Editor's Note: The following is a first person essay written by Holly Robinson Peete in honor of her mother, Dolores, this National Grandparents Day.
As a mother of four active children between the ages of 8 and 16, I can use every ounce of extra help that comes my way. I count myself lucky in this respect because I know I can depend on my mother, Dolores, to swoop in and save the day when life gets hectic.
Gramz, as my eldest son calls her, is a constant presence in my children’s lives. When my husband and I recently traveled to Italy, she held down the fort and mastered the kids’ busy schedules. She cheers wildly at little league games, and always looks for new ways to bond with her grandchildren. Each one of them has a plot in her garden, where they grow artichokes, tomatoes and cucumbers.
It’s for these reasons that I celebrate my mother every day, but National Grandparents Day is a special time to reflect on what a blessing she is to my family. This holiday doesn’t get the same attention as those set aside for mothers and fathers, but it should: Devoted grandparents create a true multigenerational family, forging a vital connection that helps us relish the good times and weather life’s difficult moments.
For parents like me – a baby boomer with an aging parent and young children, often referred to as the "sandwich generation", – this is no small thing. Seniors are living longer now than ever before, and while grandparents help with our families, we must ensure that we are faithful stewards in their time of need as well.
This is a lesson that came painfully early for me when my father was diagnosed with Parkinson’s disease at age 45. I was a college student at the time and unprepared for the demands of being a caregiver. Along with my brother, I helped manage his care, which got harder as his disease progressed and I became a wife and mother. Like many of this country’s 65 million caregivers, my father was not the only person I was looking after. My first son was diagnosed with autism as a 3-year-old, and I sprung into action, looking for the right treatments and remedies.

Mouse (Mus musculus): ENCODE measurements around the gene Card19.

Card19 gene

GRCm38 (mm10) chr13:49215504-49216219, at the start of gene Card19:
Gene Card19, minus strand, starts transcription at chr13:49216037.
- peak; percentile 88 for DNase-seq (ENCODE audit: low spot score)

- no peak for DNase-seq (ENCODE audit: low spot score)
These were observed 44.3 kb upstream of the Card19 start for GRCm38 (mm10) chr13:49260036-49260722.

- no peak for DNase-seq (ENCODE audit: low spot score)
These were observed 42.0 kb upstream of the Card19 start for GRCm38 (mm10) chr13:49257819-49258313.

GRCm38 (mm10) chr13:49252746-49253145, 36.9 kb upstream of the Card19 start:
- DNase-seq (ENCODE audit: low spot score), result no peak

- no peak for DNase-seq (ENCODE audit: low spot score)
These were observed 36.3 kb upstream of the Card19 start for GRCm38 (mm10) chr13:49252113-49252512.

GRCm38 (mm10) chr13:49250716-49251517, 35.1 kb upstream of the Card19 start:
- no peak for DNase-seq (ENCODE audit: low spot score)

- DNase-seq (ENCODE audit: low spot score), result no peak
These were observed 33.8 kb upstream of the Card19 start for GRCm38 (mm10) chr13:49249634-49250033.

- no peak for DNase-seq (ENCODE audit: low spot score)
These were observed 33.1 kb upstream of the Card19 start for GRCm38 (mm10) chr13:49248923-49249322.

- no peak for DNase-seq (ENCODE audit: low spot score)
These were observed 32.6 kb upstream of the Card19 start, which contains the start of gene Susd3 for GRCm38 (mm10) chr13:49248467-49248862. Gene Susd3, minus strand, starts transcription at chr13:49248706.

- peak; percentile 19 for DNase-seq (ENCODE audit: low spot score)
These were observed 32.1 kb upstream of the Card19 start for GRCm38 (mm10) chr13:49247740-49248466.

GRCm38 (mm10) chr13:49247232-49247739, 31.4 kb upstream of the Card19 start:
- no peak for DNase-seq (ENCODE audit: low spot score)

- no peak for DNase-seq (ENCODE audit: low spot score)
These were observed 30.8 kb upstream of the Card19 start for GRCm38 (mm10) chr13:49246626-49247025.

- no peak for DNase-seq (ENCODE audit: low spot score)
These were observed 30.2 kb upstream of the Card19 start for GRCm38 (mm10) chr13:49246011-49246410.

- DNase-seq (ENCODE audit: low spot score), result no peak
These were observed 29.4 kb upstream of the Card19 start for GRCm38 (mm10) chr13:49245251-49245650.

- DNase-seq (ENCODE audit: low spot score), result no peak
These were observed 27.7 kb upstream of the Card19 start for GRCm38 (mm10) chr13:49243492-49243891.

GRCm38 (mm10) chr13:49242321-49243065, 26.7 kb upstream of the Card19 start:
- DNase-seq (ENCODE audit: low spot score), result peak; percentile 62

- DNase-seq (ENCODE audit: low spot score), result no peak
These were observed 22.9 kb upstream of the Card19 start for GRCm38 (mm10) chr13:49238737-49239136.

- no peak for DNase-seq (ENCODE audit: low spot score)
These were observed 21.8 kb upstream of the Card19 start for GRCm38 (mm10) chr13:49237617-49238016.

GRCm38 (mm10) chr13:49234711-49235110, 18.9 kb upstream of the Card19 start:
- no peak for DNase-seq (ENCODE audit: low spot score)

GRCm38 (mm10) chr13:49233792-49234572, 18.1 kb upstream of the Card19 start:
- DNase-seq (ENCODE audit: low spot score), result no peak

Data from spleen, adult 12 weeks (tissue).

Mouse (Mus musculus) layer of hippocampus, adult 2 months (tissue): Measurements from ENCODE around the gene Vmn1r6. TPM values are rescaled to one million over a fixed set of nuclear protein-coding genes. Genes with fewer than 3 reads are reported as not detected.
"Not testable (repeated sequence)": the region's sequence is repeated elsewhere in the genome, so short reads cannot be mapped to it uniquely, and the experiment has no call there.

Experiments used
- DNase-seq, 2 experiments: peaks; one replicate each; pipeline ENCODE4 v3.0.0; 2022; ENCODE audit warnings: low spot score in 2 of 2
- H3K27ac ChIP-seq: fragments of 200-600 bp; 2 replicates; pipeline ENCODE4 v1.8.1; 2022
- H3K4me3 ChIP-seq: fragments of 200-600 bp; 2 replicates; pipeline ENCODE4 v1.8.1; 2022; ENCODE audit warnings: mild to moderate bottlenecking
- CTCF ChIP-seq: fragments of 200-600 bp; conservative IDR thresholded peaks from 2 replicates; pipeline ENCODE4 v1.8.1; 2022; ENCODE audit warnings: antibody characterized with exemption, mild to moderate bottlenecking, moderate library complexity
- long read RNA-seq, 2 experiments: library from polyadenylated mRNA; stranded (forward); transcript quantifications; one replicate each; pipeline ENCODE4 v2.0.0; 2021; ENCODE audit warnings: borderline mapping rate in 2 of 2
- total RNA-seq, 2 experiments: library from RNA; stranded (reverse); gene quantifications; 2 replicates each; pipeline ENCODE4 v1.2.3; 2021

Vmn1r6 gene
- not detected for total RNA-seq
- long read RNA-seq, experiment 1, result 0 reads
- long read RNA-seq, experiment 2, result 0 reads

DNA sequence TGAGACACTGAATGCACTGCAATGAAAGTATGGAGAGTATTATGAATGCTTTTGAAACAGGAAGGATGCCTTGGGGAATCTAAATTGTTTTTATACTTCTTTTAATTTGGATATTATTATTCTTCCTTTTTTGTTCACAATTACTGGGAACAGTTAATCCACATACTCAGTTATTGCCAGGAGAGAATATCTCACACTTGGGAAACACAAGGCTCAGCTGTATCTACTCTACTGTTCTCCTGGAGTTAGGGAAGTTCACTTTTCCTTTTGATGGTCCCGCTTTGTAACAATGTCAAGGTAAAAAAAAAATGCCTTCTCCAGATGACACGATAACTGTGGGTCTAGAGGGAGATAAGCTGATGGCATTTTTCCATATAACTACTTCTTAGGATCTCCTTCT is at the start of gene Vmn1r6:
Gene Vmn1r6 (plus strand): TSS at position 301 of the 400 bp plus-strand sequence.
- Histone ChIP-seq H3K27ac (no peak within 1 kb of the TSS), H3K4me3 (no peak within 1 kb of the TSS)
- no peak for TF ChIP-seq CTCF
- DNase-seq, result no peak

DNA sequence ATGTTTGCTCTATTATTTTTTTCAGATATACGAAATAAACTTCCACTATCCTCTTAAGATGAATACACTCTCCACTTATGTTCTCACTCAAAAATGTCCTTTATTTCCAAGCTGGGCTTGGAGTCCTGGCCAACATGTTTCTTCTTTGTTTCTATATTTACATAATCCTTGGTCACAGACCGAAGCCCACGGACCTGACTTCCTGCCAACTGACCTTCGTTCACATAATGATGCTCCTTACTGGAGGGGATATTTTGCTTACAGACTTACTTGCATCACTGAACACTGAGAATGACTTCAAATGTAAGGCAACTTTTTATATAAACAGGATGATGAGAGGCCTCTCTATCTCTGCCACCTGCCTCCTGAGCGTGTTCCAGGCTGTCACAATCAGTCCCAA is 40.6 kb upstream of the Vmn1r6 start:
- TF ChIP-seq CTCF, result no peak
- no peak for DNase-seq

During these years, until my father’s death in 2002, I had to make some heart wrenching decisions on behalf of him and my son. These were not easy times, and surviving them required support and guidance from doctors, friends and family. Yet, I emerged from that period with a profound understanding of what it means to be a caregiver, and I do my best to share those lessons with those who will listen.
I am beyond grateful that my mother, who is a cancer survivor, is healthy, happy and shares herself so generously with my children. My mother has a full and vibrant life. She lives on her own with two 60-pound tortoises (Ike and Tina Turtle) and doesn’t mind when passersby see them in the front yard and want to take a photograph.
I want her to live as fully as possible, but I know that an illness may eventually threaten her independence or mental sharpness. Most seniors have at least one chronic condition, including arthritis, heart disease, diabetes and cancer.
Sometimes life shocks you with an unexpected diagnosis, as it did in my father’s case, but we often know what challenges our parents face as they grow older. It’s crucial that we are prepared to talk honestly about the future and how they will maintain their good health or deal with crisis. I’ve had these conversations with my mother, and though we might shed some tears, I believe our openness only makes our family stronger.
I know one day I’ll have the same talks with my children. Though that moment is hopefully far away, I do dream of borrowing inspiration from the example my mother set. I could think of no greater honor than to become the tie that binds my family’s family.